Production | 5 MIN READ

How to develop a documentary

If you are anything like us, then you love a good documentary. A wonderfully woven story that grips you from beginning to end and represents something real or perhaps a chance to walk in another person’s shoes. Maybe you have your own ideas of what would make a perfect documentary. But have you ever thought what it takes to craft a story of that size?

On the morning of April 13, 2013, ELM’s Co-Founder Darren Durlach walked out of his Quincy, MA home and headed to his assignment. He was working for the Boston Globe at the time as a Senior Multimedia Producer and his job for that day was to highlight a man who was running the Boston Double, two back-to-back marathons on the same day. Luckily for Darren, he was not on location when the bombs went off, having left the finish line only a few hours before. He spent the next year putting together a documentary that would focus on five runners who will forever be linked by that one horrific moment.

Darren says there are a few things that go into creating a good documentary.

Layered Storytelling

Darren says to think about storytelling sort of like an onion. “You’re not trying to tell everyone everything at the beginning of the story, you want to save the interesting bits and peel them back layer by layer.” This approach keeps people engaged and invested in the story and characters. The goal is to keep the audience on the edge of their seats in anticipation for the next reveal.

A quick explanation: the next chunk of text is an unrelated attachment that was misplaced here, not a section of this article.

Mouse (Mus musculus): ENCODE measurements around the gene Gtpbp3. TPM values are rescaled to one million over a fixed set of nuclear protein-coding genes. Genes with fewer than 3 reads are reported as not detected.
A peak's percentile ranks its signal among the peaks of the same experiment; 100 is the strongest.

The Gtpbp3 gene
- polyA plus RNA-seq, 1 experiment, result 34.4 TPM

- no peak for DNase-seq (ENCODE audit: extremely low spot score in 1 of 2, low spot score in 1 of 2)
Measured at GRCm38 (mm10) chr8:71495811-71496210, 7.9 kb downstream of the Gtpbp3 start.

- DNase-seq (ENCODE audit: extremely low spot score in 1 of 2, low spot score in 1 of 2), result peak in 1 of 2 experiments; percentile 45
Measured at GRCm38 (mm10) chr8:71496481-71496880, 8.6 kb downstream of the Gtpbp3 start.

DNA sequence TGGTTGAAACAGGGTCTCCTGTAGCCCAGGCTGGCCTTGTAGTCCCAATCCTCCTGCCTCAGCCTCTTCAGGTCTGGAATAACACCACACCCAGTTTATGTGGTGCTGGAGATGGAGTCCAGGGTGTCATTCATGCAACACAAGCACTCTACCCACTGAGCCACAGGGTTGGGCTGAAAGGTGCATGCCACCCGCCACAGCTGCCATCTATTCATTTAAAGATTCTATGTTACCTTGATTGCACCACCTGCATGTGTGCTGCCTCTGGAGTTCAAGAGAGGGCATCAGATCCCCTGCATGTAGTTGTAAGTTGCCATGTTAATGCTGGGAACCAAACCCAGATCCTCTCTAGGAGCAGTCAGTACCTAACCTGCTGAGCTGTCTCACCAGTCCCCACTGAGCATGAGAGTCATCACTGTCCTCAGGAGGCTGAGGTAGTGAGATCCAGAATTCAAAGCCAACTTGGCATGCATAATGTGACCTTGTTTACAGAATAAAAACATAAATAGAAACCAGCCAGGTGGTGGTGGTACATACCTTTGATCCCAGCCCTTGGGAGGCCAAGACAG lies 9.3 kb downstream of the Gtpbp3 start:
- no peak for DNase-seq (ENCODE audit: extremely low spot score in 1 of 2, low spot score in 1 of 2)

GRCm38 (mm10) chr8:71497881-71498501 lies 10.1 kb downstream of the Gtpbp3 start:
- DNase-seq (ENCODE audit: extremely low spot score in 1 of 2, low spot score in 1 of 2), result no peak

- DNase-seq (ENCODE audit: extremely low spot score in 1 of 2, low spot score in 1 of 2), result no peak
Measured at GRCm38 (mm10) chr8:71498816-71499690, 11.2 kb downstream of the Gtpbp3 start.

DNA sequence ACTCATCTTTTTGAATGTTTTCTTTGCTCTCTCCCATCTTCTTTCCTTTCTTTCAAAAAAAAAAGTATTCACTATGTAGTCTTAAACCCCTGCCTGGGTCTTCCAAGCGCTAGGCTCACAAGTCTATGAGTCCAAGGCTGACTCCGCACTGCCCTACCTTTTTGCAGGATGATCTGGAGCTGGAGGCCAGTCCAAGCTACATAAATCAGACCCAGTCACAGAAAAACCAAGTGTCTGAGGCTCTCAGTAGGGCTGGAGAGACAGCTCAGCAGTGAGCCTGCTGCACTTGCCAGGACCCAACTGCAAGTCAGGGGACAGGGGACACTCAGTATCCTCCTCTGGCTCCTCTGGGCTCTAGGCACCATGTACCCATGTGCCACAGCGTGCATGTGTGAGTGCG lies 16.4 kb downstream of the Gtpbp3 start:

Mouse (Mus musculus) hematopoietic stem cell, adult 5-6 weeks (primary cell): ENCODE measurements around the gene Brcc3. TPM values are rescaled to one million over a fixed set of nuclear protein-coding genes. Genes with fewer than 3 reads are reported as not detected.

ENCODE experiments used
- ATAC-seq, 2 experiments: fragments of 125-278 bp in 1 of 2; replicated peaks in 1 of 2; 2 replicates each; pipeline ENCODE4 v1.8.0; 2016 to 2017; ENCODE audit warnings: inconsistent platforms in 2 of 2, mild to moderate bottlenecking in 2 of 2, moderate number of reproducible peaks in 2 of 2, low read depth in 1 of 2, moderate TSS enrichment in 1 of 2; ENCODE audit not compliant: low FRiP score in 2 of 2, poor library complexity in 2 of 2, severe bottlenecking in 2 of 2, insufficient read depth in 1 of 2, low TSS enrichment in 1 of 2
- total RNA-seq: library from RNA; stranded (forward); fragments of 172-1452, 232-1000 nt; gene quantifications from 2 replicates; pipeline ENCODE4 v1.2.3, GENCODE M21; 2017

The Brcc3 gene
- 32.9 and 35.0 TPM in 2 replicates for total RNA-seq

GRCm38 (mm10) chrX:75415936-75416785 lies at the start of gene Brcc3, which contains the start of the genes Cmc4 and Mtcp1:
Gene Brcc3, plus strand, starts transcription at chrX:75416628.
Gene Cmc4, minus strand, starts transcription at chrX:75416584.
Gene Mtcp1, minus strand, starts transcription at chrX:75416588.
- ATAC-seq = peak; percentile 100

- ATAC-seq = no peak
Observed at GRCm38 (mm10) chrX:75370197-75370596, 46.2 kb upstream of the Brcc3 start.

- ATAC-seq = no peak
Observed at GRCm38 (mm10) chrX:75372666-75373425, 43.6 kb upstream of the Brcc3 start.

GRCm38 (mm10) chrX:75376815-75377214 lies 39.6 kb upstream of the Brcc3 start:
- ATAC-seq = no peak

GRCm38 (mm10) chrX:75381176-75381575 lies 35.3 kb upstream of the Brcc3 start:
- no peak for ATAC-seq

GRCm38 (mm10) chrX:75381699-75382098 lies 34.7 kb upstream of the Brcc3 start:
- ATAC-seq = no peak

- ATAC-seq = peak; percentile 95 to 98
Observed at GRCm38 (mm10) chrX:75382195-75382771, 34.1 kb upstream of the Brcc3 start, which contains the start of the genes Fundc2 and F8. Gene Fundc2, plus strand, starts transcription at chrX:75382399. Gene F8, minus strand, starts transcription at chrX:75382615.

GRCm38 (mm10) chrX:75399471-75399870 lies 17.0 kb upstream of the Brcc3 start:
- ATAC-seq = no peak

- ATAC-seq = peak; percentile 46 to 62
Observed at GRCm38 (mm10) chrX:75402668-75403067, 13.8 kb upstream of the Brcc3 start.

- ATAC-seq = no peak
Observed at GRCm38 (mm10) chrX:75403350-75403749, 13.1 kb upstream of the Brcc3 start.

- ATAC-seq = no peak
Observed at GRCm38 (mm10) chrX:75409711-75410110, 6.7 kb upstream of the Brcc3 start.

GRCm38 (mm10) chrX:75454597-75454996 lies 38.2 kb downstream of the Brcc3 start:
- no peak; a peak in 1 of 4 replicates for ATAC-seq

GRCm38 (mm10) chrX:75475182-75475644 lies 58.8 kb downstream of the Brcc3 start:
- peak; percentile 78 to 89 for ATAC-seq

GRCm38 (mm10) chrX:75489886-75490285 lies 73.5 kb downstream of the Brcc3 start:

Building to a Narrative Climax

“Every great story builds to something.” Darren says. “In 5 Runners, the climax was these 5 people who were trying to get back into the 2015 race so they could get some closure from when they ran it when the bombing happened. Our goal was to build toward that moment when they found out and create that tension for the audience.”

A Face for the Bigger Issue

Darren believes that people naturally relate to other people. He says, “it is hard to get people to care about a topic as a whole, but if you can get to know a person who is affected, then it gives you something to care about.” It is the idea that a strong character can carry any content.

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Rebecca McCutcheon

About Rebecca McCutcheon

Rebecca is a multifaceted storyteller. Her focus is people, her passion is telling their stories. With a Bachelor's in Film from Ringling College of Art and design, she continues to form her skill set and is always looking for something new get her hands on.

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